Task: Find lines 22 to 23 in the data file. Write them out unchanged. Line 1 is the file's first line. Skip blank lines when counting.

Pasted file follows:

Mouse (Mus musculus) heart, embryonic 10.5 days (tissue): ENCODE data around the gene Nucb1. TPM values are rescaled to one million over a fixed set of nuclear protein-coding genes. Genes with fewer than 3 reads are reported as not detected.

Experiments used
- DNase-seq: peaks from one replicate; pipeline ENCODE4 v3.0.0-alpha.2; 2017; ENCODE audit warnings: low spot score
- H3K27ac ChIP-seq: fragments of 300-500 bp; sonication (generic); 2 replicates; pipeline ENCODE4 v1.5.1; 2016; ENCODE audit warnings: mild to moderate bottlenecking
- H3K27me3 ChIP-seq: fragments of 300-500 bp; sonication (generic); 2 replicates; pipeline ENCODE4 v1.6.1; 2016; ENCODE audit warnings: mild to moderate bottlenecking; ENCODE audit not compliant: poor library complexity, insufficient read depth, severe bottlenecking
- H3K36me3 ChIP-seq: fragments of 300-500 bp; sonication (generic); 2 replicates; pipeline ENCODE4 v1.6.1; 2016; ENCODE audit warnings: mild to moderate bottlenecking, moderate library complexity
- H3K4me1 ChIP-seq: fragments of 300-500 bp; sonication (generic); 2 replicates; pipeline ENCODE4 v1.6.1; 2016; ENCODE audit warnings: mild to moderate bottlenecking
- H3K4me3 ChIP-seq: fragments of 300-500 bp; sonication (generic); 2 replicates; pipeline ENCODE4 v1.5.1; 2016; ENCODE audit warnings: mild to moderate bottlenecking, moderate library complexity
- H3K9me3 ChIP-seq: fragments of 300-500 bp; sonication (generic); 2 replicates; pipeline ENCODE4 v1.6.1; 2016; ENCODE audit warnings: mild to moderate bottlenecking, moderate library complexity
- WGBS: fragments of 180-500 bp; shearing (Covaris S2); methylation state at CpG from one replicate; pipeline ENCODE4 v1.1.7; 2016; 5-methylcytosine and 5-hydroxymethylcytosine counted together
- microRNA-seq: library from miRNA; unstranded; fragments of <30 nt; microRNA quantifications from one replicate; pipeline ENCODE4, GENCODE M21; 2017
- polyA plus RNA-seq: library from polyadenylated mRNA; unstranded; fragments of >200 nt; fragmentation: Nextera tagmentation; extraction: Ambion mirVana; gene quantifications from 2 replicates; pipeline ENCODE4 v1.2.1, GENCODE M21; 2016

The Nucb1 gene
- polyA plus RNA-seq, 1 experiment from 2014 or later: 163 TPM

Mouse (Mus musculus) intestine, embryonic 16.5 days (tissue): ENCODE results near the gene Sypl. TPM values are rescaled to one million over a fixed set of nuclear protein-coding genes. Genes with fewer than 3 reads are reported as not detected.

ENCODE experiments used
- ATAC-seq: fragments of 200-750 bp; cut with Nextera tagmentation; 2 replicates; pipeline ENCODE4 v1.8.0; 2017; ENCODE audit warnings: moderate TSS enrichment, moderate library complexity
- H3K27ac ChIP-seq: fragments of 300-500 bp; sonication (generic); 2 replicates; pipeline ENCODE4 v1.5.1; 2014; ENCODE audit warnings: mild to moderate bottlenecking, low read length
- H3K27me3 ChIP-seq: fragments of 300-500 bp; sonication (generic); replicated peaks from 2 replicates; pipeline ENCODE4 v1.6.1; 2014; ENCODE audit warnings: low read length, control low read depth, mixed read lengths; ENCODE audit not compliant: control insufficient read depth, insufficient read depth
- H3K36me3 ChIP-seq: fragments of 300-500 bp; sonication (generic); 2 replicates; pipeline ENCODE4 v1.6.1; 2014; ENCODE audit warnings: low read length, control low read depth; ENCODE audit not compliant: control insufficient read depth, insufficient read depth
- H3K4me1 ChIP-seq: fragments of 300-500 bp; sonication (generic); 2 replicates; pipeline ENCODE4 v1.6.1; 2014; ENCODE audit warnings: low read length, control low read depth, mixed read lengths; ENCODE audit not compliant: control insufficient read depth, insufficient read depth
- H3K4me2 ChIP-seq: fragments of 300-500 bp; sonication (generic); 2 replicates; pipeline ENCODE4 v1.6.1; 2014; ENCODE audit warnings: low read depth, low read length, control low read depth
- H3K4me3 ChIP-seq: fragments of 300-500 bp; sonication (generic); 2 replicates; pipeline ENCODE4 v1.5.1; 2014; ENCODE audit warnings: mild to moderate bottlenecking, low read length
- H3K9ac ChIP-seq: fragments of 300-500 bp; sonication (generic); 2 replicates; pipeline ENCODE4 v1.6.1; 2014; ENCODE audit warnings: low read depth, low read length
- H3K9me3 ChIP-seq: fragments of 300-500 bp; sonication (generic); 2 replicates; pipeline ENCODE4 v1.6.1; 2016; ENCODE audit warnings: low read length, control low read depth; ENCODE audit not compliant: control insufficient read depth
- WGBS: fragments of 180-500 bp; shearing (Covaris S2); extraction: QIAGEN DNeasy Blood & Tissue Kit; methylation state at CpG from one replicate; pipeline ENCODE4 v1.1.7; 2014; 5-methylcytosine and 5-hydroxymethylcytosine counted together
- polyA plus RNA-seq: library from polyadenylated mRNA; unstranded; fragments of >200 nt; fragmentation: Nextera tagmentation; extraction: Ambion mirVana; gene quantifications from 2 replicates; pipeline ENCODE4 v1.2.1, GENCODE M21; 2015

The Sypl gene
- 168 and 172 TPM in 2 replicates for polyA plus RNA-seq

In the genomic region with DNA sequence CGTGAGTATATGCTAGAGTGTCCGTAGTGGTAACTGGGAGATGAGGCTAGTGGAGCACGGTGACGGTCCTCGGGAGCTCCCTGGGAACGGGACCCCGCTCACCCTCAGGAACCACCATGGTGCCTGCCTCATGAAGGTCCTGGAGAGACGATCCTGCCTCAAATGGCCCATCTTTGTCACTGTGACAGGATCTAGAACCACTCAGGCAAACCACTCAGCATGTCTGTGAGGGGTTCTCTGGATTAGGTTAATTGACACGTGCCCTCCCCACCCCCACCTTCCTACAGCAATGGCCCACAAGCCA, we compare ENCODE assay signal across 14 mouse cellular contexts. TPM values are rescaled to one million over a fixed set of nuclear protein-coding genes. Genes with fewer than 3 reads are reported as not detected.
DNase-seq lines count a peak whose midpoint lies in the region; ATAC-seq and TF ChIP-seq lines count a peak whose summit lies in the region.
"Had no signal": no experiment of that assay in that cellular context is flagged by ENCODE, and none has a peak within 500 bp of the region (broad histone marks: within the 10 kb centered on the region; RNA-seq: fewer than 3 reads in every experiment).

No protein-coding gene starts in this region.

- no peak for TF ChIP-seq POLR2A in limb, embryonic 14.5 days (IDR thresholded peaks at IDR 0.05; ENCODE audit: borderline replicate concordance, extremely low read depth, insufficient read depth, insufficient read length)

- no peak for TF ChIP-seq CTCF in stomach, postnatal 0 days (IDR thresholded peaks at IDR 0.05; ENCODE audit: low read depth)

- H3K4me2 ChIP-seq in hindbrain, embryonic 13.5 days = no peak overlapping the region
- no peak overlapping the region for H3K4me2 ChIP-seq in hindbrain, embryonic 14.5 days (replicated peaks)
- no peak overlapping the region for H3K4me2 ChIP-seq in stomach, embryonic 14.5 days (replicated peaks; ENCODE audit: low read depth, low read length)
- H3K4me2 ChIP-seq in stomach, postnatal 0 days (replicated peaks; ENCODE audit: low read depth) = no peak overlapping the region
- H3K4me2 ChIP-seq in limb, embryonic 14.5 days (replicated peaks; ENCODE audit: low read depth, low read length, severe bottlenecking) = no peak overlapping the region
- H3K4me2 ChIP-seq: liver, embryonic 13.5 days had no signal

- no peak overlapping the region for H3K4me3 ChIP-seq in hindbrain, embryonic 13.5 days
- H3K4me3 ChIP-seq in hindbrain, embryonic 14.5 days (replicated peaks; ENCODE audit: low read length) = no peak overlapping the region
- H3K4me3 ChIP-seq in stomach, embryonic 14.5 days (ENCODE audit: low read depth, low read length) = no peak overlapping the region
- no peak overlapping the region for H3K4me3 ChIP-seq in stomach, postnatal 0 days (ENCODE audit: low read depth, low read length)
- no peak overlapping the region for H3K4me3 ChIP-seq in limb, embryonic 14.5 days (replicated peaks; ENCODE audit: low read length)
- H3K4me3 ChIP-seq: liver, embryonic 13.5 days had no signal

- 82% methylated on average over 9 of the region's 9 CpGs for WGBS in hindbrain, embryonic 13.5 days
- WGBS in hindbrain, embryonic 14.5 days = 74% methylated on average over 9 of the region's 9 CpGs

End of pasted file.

- H3K4me2 ChIP-seq: fragments of 300-500 bp; sonication (generic); 2 replicates; pipeline ENCODE4 v1.6.1; 2014; ENCODE audit warnings: low read depth, low read length, control low read depth
- H3K4me3 ChIP-seq: fragments of 300-500 bp; sonication (generic); 2 replicates; pipeline ENCODE4 v1.5.1; 2014; ENCODE audit warnings: mild to moderate bottlenecking, low read length